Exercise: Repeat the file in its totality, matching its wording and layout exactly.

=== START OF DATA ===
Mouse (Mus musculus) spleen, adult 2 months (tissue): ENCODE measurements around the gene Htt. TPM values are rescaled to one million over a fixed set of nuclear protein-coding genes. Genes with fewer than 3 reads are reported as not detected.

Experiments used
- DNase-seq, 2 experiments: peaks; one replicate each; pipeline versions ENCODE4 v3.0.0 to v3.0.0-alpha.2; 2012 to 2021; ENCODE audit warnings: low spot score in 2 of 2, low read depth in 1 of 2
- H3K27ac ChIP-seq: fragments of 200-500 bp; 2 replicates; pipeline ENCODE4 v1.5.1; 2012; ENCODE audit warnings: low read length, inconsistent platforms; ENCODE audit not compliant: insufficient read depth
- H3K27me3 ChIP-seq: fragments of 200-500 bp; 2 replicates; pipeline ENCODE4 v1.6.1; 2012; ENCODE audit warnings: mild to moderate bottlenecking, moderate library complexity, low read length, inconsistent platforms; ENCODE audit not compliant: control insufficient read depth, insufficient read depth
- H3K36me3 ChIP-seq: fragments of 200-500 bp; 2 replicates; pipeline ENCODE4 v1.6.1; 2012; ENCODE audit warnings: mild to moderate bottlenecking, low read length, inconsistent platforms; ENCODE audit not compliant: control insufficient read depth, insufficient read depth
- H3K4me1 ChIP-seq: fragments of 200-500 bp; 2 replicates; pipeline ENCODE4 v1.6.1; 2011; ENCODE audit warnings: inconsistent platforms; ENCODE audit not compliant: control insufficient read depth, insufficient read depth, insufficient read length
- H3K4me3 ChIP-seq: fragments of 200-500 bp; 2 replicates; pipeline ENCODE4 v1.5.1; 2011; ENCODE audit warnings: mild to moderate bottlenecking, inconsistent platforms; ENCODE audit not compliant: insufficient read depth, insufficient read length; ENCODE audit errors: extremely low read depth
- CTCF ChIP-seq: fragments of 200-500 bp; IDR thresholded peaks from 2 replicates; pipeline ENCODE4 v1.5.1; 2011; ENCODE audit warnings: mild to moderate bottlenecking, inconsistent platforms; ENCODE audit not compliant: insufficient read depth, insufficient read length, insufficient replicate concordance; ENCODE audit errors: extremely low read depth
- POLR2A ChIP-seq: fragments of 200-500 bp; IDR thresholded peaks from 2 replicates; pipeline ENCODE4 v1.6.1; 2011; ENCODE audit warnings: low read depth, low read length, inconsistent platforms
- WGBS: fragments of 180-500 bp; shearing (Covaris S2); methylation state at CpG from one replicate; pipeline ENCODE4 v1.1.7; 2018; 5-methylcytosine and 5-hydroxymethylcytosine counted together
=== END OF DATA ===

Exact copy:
Mouse (Mus musculus) spleen, adult 2 months (tissue): ENCODE measurements around the gene Htt. TPM values are rescaled to one million over a fixed set of nuclear protein-coding genes. Genes with fewer than 3 reads are reported as not detected.

Experiments used
- DNase-seq, 2 experiments: peaks; one replicate each; pipeline versions ENCODE4 v3.0.0 to v3.0.0-alpha.2; 2012 to 2021; ENCODE audit warnings: low spot score in 2 of 2, low read depth in 1 of 2
- H3K27ac ChIP-seq: fragments of 200-500 bp; 2 replicates; pipeline ENCODE4 v1.5.1; 2012; ENCODE audit warnings: low read length, inconsistent platforms; ENCODE audit not compliant: insufficient read depth
- H3K27me3 ChIP-seq: fragments of 200-500 bp; 2 replicates; pipeline ENCODE4 v1.6.1; 2012; ENCODE audit warnings: mild to moderate bottlenecking, moderate library complexity, low read length, inconsistent platforms; ENCODE audit not compliant: control insufficient read depth, insufficient read depth
- H3K36me3 ChIP-seq: fragments of 200-500 bp; 2 replicates; pipeline ENCODE4 v1.6.1; 2012; ENCODE audit warnings: mild to moderate bottlenecking, low read length, inconsistent platforms; ENCODE audit not compliant: control insufficient read depth, insufficient read depth
- H3K4me1 ChIP-seq: fragments of 200-500 bp; 2 replicates; pipeline ENCODE4 v1.6.1; 2011; ENCODE audit warnings: inconsistent platforms; ENCODE audit not compliant: control insufficient read depth, insufficient read depth, insufficient read length
- H3K4me3 ChIP-seq: fragments of 200-500 bp; 2 replicates; pipeline ENCODE4 v1.5.1; 2011; ENCODE audit warnings: mild to moderate bottlenecking, inconsistent platforms; ENCODE audit not compliant: insufficient read depth, insufficient read length; ENCODE audit errors: extremely low read depth
- CTCF ChIP-seq: fragments of 200-500 bp; IDR thresholded peaks from 2 replicates; pipeline ENCODE4 v1.5.1; 2011; ENCODE audit warnings: mild to moderate bottlenecking, inconsistent platforms; ENCODE audit not compliant: insufficient read depth, insufficient read length, insufficient replicate concordance; ENCODE audit errors: extremely low read depth
- POLR2A ChIP-seq: fragments of 200-500 bp; IDR thresholded peaks from 2 replicates; pipeline ENCODE4 v1.6.1; 2011; ENCODE audit warnings: low read depth, low read length, inconsistent platforms
- WGBS: fragments of 180-500 bp; shearing (Covaris S2); methylation state at CpG from one replicate; pipeline ENCODE4 v1.1.7; 2018; 5-methylcytosine and 5-hydroxymethylcytosine counted together